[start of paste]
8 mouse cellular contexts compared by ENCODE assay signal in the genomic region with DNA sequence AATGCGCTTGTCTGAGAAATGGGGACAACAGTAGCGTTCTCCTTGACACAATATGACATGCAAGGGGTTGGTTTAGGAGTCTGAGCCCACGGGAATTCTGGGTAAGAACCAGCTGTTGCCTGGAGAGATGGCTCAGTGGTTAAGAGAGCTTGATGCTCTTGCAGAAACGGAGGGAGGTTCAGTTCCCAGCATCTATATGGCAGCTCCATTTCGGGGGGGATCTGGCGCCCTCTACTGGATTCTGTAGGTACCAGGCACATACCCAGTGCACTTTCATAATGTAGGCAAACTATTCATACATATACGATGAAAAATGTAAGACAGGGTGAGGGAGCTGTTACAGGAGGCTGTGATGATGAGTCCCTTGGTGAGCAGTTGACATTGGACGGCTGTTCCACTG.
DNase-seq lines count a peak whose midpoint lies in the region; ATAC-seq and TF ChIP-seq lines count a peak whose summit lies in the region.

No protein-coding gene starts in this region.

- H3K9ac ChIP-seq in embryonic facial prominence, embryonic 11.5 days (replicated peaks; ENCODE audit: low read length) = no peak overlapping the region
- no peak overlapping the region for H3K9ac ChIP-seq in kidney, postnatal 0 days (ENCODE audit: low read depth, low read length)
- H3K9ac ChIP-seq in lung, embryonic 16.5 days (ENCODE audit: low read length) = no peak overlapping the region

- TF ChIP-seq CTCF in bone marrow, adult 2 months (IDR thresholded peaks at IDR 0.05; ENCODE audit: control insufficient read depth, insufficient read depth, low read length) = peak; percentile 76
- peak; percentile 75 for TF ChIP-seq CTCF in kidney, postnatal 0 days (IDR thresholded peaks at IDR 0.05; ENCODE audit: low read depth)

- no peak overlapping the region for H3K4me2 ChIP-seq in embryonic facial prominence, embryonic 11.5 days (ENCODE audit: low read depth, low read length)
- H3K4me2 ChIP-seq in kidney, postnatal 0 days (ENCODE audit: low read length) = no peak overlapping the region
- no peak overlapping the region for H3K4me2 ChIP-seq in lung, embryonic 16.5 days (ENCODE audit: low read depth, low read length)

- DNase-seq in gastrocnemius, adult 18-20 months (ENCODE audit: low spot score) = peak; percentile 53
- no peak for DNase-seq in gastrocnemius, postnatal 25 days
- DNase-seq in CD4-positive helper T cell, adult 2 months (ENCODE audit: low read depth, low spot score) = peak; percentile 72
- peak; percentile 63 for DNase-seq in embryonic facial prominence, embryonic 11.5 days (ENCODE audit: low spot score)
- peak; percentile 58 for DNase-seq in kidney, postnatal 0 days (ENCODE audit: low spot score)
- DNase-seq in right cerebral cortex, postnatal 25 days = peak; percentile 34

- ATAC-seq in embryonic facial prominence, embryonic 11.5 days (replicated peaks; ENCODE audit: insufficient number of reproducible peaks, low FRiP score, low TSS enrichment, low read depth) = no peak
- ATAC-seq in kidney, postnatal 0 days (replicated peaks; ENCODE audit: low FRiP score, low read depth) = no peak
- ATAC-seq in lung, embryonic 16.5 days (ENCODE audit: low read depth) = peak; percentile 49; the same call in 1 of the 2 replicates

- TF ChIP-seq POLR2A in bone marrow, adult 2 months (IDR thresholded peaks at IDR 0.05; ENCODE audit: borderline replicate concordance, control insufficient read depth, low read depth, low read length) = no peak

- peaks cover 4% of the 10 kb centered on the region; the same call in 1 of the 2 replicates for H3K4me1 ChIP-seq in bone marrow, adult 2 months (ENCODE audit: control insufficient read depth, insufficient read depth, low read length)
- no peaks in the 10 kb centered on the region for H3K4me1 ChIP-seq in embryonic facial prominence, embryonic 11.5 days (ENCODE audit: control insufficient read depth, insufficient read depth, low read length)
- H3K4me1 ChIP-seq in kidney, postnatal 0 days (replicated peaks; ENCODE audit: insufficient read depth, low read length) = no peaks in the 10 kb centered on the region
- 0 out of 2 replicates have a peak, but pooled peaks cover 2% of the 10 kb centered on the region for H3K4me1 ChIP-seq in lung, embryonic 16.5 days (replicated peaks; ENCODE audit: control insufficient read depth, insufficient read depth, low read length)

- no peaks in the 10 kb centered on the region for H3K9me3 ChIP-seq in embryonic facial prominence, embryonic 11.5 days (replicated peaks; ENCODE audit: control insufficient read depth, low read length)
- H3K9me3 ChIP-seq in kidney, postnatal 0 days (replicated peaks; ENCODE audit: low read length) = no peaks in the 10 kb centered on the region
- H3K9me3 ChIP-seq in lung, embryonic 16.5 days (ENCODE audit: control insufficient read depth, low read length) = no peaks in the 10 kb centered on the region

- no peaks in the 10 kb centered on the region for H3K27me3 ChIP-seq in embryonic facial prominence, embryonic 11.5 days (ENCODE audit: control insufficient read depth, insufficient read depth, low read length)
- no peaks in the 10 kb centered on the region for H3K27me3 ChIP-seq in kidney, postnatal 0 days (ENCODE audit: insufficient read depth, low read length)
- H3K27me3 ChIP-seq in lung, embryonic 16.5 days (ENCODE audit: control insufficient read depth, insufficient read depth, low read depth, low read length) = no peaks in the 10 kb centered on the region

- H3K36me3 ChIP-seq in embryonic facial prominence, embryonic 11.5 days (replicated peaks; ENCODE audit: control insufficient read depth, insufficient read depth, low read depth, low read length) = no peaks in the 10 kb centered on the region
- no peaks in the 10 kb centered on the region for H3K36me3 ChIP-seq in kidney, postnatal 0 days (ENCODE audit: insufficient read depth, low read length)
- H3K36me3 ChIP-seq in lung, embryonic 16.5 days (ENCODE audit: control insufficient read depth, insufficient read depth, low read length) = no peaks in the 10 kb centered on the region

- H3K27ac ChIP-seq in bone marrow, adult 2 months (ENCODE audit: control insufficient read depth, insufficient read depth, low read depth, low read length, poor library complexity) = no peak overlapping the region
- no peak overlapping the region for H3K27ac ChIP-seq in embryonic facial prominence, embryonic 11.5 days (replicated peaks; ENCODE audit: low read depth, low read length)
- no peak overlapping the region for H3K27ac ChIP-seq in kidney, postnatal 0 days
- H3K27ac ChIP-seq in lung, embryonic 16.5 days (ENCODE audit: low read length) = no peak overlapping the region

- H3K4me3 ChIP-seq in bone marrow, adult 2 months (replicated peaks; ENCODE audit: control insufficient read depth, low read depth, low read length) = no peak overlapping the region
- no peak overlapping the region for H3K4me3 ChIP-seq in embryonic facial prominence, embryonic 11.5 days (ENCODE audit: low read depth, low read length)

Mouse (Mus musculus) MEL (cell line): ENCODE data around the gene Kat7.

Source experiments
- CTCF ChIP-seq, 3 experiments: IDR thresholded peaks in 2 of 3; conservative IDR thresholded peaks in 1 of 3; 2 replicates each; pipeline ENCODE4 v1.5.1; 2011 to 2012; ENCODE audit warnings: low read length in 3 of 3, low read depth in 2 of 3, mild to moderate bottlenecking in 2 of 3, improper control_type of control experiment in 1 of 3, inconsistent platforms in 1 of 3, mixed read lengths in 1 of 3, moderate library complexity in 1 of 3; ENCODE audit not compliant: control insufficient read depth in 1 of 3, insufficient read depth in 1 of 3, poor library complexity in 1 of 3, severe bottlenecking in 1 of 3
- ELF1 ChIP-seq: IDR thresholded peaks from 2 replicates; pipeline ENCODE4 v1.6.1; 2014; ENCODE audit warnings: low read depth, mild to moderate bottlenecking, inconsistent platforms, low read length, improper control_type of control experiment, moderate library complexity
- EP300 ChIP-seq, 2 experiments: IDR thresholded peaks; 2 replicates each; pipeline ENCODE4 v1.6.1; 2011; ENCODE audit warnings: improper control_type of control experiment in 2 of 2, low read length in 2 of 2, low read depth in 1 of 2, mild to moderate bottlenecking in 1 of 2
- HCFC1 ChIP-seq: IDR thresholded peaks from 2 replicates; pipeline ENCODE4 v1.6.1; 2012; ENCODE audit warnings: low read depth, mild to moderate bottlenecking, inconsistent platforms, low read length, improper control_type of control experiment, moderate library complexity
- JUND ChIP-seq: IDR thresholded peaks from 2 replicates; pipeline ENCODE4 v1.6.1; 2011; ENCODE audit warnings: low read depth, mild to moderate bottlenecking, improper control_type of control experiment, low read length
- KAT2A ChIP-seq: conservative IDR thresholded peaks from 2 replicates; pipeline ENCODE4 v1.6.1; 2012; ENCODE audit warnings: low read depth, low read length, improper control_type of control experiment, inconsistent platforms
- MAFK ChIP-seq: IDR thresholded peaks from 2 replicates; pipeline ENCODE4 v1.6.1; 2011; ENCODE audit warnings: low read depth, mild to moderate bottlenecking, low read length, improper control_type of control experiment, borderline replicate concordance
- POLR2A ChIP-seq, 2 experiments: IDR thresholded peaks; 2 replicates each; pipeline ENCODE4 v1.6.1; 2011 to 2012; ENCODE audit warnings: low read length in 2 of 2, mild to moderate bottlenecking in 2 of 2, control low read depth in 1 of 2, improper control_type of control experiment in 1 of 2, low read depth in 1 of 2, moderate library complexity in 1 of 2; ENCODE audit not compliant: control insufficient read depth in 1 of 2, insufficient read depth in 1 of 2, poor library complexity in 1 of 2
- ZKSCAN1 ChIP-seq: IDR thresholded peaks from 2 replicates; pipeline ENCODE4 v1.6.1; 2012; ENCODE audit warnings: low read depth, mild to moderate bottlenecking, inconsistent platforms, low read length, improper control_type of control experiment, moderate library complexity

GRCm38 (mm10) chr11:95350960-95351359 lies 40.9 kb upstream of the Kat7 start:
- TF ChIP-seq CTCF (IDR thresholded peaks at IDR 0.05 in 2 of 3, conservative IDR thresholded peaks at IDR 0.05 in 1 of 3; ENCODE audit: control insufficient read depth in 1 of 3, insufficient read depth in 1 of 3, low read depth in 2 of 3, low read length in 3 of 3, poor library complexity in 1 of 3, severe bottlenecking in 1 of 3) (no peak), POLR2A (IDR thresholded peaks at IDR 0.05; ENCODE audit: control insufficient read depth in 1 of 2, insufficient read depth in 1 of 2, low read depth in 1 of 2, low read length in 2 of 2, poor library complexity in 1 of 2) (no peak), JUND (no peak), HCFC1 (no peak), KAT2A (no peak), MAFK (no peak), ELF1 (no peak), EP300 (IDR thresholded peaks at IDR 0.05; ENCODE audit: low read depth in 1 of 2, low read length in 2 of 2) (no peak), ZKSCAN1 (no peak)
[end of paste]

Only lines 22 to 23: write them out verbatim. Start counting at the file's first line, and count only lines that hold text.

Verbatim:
- peaks cover 4% of the 10 kb centered on the region; the same call in 1 of the 2 replicates for H3K4me1 ChIP-seq in bone marrow, adult 2 months (ENCODE audit: control insufficient read depth, insufficient read depth, low read length)
- no peaks in the 10 kb centered on the region for H3K4me1 ChIP-seq in embryonic facial prominence, embryonic 11.5 days (ENCODE audit: control insufficient read depth, insufficient read depth, low read length)